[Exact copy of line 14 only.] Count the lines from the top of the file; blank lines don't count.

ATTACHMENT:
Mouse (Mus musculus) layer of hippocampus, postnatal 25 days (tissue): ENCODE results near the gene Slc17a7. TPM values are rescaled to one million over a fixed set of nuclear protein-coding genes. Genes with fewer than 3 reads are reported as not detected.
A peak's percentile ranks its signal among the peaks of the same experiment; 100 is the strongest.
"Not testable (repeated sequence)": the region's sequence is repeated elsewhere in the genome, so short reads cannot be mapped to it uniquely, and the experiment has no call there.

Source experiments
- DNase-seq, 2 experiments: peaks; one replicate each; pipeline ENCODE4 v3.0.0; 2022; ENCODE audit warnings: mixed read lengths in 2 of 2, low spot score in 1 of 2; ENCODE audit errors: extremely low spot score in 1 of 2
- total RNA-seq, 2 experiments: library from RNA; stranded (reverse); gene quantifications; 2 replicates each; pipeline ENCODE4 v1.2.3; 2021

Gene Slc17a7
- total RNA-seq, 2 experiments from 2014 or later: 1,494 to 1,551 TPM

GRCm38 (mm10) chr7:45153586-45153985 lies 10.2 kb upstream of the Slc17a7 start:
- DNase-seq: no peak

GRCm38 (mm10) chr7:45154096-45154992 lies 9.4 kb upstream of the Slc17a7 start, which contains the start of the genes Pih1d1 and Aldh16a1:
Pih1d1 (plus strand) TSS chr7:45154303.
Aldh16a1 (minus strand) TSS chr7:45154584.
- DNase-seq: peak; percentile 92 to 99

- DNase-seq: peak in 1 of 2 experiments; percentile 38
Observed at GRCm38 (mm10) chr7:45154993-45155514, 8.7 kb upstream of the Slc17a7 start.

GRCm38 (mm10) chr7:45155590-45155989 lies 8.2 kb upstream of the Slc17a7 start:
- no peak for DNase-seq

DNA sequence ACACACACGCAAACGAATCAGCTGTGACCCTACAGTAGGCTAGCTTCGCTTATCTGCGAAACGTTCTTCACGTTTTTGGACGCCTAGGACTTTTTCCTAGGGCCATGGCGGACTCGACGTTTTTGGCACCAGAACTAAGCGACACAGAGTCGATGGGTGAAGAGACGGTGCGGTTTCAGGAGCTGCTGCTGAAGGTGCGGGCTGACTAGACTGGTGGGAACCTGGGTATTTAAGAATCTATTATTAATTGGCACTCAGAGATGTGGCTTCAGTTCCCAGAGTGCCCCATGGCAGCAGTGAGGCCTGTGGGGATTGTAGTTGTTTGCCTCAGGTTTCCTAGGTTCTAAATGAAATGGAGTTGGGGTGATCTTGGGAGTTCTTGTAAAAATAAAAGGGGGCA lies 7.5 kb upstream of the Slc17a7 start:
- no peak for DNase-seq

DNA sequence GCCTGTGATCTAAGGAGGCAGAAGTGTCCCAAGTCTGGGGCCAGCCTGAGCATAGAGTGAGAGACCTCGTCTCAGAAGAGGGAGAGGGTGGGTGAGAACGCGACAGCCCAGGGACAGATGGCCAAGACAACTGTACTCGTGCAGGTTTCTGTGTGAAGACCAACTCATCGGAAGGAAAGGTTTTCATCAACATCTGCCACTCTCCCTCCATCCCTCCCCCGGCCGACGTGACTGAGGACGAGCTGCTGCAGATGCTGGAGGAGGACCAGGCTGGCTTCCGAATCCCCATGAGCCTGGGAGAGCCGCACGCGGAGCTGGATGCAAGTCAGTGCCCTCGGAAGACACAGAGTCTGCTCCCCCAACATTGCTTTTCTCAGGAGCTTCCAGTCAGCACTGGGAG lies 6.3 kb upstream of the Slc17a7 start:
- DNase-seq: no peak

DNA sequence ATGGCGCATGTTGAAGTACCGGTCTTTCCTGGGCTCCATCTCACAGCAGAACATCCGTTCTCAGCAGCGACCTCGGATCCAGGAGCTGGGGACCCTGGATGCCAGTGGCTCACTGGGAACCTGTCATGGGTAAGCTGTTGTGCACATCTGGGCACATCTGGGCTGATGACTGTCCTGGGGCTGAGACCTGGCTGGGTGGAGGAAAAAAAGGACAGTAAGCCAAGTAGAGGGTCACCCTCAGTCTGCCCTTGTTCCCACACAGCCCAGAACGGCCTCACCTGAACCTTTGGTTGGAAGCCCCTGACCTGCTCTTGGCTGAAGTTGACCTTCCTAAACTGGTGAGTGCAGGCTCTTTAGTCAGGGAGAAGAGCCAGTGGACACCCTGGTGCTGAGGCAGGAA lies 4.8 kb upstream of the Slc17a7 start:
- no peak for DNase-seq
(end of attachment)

- DNase-seq: peak; percentile 92 to 99